The marginalized bear the brunt of the pandemic

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In recent weeks, new cases of covid in India have remained below 30,000 per day. In many states, that number has been reduced to a few hundred. This is why there is optimism about the end of the second wave of covid. Will this end the fear of the third wave? Experts are not unanimous on this point. Overall, it is difficult to assess the socio-economic impact caused by the pandemic. What has happened so far is a horrible saga in itself.

Meet Sumitra. One day, while working as a laborer in a drought-stricken area of ​​Uttar Pradesh, a thought occurred to her: If this situation prevailed, her children would end up becoming daily bets as well. At home, she talked about it with her husband. That night they both decided to go to Delhi. The following month, they took out a small loan and left for Noida as some of their relatives were already there. After a lot of hard work, they got a foothold there. Their children have started going to school.

However, the covid has struck and a lockdown has been announced. Two months have passed, but they haven’t had a job. Soon they returned to their village empty-handed. The neglect of their loved ones added to their troubles. During this time, the schools remained closed. Six months later, they returned to Noida. The couple got back to work, but the kids couldn’t go to school. They are not alone. Millions of children still have to go back to school.

Investigating 15 states and UTs, a team of prominent economists such as Jean Dreze, Reetika Khera and researcher Vipul Paikra discovered that the pandemic is putting an entire generation of children at risk. According to the survey, only 8% of children in rural areas were able to regularly benefit from online lessons, while 37% did not attend any of these lessons. Will this educational gap be filled? The investigation revealed that a child who was in class 3 before covid technically reached class 5, but his abilities remained at the same level as a child in class 1. It’s scary. These children will be disappointed when they are judged on the basis of their academic ability in the years to come.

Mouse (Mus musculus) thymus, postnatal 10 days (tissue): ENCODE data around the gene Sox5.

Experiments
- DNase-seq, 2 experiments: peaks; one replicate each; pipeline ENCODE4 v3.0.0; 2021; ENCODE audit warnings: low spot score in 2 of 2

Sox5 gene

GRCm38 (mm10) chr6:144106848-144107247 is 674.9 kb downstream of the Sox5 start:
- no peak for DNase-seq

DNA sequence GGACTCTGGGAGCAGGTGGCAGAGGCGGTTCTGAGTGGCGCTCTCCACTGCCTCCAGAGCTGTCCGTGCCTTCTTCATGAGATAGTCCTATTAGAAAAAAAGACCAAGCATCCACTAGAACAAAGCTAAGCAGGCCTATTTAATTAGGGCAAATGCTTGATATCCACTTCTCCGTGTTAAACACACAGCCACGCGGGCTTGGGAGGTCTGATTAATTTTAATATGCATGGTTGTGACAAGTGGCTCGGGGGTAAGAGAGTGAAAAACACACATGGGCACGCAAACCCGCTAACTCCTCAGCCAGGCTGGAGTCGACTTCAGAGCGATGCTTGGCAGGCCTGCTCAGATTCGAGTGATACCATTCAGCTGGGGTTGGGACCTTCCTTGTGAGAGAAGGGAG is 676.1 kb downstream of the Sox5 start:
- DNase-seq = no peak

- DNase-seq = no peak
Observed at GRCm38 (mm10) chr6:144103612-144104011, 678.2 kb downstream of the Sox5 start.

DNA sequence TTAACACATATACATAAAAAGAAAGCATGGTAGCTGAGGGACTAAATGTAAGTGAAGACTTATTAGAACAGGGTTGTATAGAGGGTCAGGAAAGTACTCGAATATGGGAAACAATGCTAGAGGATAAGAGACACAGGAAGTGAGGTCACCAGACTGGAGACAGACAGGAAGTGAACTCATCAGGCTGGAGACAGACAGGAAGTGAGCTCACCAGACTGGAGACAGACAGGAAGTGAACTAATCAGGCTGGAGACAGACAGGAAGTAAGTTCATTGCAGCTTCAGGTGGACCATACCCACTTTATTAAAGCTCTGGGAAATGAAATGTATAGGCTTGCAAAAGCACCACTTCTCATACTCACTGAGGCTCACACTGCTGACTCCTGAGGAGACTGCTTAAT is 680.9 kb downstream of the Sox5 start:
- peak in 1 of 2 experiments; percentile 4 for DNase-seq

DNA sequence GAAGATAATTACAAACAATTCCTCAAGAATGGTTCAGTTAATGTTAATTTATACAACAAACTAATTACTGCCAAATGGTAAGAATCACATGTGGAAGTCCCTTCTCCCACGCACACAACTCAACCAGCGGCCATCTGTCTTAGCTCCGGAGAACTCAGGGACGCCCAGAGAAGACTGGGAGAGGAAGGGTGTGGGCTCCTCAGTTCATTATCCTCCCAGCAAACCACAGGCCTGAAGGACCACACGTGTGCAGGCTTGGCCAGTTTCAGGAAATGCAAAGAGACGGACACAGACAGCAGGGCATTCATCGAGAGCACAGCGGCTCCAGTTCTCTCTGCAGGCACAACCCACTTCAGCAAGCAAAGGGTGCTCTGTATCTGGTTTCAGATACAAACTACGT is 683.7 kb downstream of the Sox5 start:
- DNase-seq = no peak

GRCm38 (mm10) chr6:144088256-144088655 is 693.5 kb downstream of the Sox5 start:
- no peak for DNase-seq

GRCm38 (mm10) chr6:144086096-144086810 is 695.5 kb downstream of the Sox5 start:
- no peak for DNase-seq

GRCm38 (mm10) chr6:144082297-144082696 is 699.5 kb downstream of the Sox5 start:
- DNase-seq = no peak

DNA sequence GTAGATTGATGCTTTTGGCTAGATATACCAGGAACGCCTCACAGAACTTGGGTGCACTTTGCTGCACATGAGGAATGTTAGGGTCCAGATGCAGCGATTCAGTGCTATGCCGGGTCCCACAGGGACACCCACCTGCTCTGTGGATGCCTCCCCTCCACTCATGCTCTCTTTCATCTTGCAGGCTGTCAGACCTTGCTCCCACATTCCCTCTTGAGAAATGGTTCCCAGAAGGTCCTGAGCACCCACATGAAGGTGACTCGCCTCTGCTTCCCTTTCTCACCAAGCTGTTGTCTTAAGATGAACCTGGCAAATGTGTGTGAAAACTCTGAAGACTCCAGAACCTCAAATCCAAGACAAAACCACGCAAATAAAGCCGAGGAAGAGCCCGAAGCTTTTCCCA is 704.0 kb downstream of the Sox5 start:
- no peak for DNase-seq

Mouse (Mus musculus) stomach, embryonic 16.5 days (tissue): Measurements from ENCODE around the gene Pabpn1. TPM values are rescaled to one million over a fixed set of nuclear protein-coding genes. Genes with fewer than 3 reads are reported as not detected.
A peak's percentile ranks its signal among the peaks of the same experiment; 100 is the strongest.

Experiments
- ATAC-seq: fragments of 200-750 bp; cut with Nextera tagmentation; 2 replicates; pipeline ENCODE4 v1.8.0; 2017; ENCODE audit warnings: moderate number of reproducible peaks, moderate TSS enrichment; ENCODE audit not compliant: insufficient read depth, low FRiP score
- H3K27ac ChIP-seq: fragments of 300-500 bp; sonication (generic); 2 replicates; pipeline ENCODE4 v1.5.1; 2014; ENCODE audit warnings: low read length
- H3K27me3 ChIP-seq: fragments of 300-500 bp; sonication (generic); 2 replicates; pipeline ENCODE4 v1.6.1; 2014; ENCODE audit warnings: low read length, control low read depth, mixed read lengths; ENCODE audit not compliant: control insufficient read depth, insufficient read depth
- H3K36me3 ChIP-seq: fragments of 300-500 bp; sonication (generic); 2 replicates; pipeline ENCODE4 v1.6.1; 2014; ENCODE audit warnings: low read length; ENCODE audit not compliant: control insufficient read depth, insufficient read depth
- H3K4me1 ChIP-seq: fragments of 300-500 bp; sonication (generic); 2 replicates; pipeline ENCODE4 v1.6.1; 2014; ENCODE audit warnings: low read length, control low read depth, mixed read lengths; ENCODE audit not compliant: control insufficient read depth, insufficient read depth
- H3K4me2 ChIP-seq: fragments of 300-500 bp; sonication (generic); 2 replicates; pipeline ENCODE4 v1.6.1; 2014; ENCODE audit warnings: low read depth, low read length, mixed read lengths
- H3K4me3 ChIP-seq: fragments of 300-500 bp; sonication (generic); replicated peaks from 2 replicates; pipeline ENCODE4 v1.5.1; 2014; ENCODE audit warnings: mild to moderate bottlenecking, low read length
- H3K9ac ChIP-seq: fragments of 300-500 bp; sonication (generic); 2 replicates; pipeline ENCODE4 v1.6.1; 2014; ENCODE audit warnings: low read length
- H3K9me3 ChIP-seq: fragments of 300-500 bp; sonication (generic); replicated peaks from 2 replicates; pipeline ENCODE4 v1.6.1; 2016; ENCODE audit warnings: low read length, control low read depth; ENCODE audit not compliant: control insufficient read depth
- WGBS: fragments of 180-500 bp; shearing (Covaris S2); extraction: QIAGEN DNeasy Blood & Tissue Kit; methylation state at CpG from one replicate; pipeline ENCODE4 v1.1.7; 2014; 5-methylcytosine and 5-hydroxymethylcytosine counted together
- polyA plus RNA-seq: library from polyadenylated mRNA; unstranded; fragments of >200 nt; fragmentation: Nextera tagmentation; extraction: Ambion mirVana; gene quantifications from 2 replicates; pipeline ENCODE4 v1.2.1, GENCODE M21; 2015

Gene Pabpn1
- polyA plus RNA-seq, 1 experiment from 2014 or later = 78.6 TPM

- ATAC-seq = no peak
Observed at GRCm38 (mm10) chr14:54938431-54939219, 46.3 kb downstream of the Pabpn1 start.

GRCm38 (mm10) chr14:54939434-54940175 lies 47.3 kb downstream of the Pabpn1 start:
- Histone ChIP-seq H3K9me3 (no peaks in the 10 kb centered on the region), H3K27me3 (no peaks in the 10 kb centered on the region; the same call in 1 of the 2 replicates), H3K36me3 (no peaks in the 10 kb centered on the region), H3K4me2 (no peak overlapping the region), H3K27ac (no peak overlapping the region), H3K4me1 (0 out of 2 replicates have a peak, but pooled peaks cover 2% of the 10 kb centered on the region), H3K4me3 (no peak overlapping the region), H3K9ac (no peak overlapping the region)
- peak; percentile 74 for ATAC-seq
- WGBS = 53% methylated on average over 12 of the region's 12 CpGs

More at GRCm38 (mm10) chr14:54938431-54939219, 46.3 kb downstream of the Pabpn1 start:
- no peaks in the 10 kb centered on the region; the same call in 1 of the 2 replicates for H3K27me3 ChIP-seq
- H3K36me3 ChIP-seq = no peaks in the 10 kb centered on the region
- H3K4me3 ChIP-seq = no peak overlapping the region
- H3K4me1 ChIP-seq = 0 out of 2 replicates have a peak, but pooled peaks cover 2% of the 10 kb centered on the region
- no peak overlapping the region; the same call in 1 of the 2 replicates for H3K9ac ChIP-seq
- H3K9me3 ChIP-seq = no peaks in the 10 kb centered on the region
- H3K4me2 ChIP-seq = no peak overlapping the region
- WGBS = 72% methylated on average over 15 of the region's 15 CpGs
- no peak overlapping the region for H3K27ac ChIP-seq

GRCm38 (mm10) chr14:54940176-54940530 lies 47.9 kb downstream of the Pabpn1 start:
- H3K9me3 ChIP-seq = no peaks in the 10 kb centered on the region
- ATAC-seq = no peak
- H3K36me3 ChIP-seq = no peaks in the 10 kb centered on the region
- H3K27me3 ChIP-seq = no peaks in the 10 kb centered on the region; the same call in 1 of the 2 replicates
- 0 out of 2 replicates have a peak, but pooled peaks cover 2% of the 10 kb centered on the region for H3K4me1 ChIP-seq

About 5% of the children in this survey come from the Dalit and Tribal sections. Clearly, the next generation of these already marginalized communities will face more inequalities. In accordance with the instructions of the Center, all states had given orders for the conduct of online courses, but full compliance with this order is impossible. This problem was present almost everywhere in remote villages, where 4G services are scarce. About 77% of urban areas have access to smartphones, while in rural areas that figure is stuck at 51%.

Another survey found that there had been huge growth in online payments during the second wave. Consumption of online content has also increased, but online education has remained stagnant and limited. In rural areas, very few households are able to provide smartphones to children.

Meanwhile, 14% of children studying in public schools in villages and 20% of students in public schools in urban areas were deprived of midday meals during this period. Researchers believe many will not be able to return to school. Experts also believe the economic inequality gap will widen if the damage to children is not immediately offset.

This apprehension becomes stronger when looking at data from the Reserve Bank of India (RBI). RBI’s analysis of more than 2,500 publicly traded companies revealed that their profits tripled in the first quarter of this fiscal year compared to the same period last year. This means that on the one hand, companies have gotten rich, while on the other hand, the common man has become more powerless than before. Unsurprisingly, in July a huge jump of 77% was seen in the number of people seeking loans by pledging gold. According to the Center for Monitoring Indian Economy, 1.5 million people lost their jobs in August alone. Of these, 1.3 million come from rural areas. If we juxtapose these numbers with the students who have been excluded from school, then we can see a new tragic saga emerge.

History tells us that epidemics take their toll. The Spanish flu of 1918 killed more than 10 million Indians. By this time, the economy had collapsed and inflation had skyrocketed. The people who suffered the most were from the lower strata of society.

A British report published in 1919 analyzed the death figures for Bombay on the basis of a social classification; over 61% of those who died were found to be from low income groups and lower social classes. They didn’t even have a home for self-quarantine. Outbreaks tend to target weaker sections more. Unfortunately, the same is happening this time around too.

Shashi Shekhar is Editor-in-Chief, Hindustan. The opinions expressed are personal.

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